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Japan's Tetsuya Chikushi (Int'l Edition)


Asian Cover -- Opinion Shapers

JAPAN'S TETSUYA CHIKUSHI (int'l edition)

It seemed like a disastrous debut. Back in 1989, television commentator Tetsuya Chikushi broadcast a series called Japan in Crisis. It was one of the early projects of a newly launched late-night program called News 23. While the rest of the world was marveling at Japan's economic prowess, the series argued that Japan was heading for a rude comeuppance. "People were overconfident, and everybody laughed at us," Chikushi recalls with a grin.

Nobody is scoffing at Chikushi these days. Japan is in the midst of a long economic slump. And News 23 has evolved into the most powerful and critically acclaimed news program in Japan. In a nation where wa, or harmony, is cherished above all else, Chikushi, 62, has often cast a spotlight on social and economic issues many ordinary Japanese would rather not dwell on. He regularly draws the ire of the powers that be. Once an enraged Prime Minister Toshiki Kaifu personally called to chew out Chikushi after watching the show from his bed one night.

Nor has Chikushi been shy about taking on the network bosses at the Tokyo Broadcast System (TBS), which airs his show at 11 p.m., Monday through Friday. In 1996, he denounced the network for trying to cover up an egregious lapse in judgment related to its coverage of the Aum Supreme Truth terrorist cult that orchestrated the infamous 1995 nerve-gas attack in Tokyo. A few years before, a TBS news team inexplicably had shown a pre-broadcast version of an interview with an anti-Aum attorney, Tsutsumi Sakamoto, to cult members. Soon after, the lawyer and his family were killed by the members of the cult.

As it became clear what had happened, Chikushi furiously demanded that his superiors publicly admit TBS's role in the tragedy, but they shrugged him off. So Chikushi told a national television audience that TBS had a "moral responsibility" for the crime. "It was the toughest time I ever had," he recalls.

Chikushi hardly fits the role of social gadfly, let alone network bigwig. He has a self-effacing style and lacks the swagger of your typical television pundit in the U.S. Perhaps that's why News 23 has little trouble arranging guest appearances by intellectuals, cultural figures, and politicians from all over the world. One of Chikushi's favorites is the controversial film director Oliver Stone. "He is a little difficult to handle," says Chikushi, "but very interesting."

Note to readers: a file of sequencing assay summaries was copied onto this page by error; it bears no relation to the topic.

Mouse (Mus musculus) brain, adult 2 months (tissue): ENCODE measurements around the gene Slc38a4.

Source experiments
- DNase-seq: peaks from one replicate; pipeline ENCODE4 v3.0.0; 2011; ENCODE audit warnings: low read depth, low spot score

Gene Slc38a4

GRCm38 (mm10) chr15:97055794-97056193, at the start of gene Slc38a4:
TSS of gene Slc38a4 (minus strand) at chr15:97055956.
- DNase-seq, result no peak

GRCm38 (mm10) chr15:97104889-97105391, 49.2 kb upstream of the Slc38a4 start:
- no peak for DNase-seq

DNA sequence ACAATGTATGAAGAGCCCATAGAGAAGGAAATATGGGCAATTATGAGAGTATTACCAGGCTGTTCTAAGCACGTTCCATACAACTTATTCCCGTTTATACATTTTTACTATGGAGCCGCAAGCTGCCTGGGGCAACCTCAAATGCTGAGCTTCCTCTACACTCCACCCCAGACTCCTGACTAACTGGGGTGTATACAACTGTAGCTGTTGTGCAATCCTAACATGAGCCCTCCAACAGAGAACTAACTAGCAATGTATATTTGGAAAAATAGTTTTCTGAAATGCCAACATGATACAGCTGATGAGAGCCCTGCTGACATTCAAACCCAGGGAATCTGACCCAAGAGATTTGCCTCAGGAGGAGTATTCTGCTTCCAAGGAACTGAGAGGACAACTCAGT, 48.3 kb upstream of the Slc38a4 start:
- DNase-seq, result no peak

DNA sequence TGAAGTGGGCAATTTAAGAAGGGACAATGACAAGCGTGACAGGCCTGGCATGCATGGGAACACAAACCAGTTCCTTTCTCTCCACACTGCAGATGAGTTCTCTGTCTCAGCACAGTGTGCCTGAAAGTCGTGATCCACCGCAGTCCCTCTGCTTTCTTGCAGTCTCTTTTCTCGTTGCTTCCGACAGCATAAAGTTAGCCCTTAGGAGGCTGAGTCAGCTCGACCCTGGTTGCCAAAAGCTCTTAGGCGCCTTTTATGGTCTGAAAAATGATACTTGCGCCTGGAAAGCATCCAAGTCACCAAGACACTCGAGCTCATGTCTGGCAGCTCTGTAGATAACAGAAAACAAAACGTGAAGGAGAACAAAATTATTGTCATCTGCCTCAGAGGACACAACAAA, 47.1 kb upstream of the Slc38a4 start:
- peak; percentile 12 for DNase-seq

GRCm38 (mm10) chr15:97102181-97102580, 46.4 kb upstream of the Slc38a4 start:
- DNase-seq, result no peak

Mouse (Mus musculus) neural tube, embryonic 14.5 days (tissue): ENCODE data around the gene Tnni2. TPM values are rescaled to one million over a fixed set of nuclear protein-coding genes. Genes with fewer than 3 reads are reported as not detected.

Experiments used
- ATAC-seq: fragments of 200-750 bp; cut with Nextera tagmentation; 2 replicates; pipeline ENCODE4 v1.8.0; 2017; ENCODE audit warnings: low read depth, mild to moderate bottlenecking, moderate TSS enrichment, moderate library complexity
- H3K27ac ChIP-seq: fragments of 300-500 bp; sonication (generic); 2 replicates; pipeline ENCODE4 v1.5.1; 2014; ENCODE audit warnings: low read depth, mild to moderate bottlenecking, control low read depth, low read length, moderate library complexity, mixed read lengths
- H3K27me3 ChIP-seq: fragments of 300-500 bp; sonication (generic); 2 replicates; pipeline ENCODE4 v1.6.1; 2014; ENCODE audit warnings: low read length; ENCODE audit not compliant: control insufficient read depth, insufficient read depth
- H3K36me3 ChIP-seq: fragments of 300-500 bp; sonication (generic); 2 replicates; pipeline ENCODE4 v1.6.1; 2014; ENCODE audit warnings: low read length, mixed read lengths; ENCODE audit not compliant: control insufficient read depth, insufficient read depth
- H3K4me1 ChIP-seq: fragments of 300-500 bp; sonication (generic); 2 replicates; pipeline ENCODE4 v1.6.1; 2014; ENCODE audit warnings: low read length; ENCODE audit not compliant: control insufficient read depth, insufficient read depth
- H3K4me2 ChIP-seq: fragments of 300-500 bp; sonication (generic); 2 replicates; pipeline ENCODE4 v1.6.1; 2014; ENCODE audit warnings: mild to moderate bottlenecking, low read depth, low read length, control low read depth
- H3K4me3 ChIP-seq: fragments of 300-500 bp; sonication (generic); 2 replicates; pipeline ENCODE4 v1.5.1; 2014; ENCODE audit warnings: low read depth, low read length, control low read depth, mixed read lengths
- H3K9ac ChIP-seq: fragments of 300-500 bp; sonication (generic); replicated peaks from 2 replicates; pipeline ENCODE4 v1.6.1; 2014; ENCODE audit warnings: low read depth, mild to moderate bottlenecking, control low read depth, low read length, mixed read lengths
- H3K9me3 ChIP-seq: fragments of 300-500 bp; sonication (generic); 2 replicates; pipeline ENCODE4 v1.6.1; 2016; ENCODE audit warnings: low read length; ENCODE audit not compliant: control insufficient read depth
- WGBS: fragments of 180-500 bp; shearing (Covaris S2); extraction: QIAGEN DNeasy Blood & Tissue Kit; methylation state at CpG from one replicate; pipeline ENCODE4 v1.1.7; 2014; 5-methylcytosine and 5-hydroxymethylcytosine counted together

In his own understated way, Chikushi is on a personal mission to shake the Japanese out of their deferential attitude toward authority. One reason behind Japan's economic slide this decade, he reasons, is the lack of real democracy there. Ordinary Japanese look to the nation's bureaucratic elite and primarily the powerful, pro-business Liberal Democratic Party to give them direction, rather than pushing for new political leaders and parties to lead them out of the mess. Opposition parties have rarely been a force in Japan's postwar politics. "It's the psychology of the people," says Chikushi, "I try to tell them that they should be the masters."

Chikushi's idealism has a lot to do with his experiences as a political correspondent in Washington during the 1970s. There Chikushi covered the Watergate scandal for the liberal Asahi Shimbun. He had a devil of a time convincing editors that, yes, an American President could be ousted over what seemed a trivial matter by Japanese political standards.

An even bigger impact on Chikushi, though, was the growing power of U.S. television in influencing public opinion toward the Vietnam War. "I was very influenced by the era of Walter Cronkite," he says. Chikushi's respect for U.S. media does not translate into awe of all things American. He has broadcast shows on the New York drug trade and other social ills.

Yet these days Japanese are far more fixated on problems at home. And unless things change in a hurry, Chikushi is convinced that it's going to take some sort of upheaval, such as a string of huge business failures, before Japan gets serious about reforming its political and economic landscape. "Day by day, it's looking like we will have a hard landing," he says. Whatever happens, Chikushi will be there every night, calling it as he sees it, even if that means infuriating the high and mighty.Return to top


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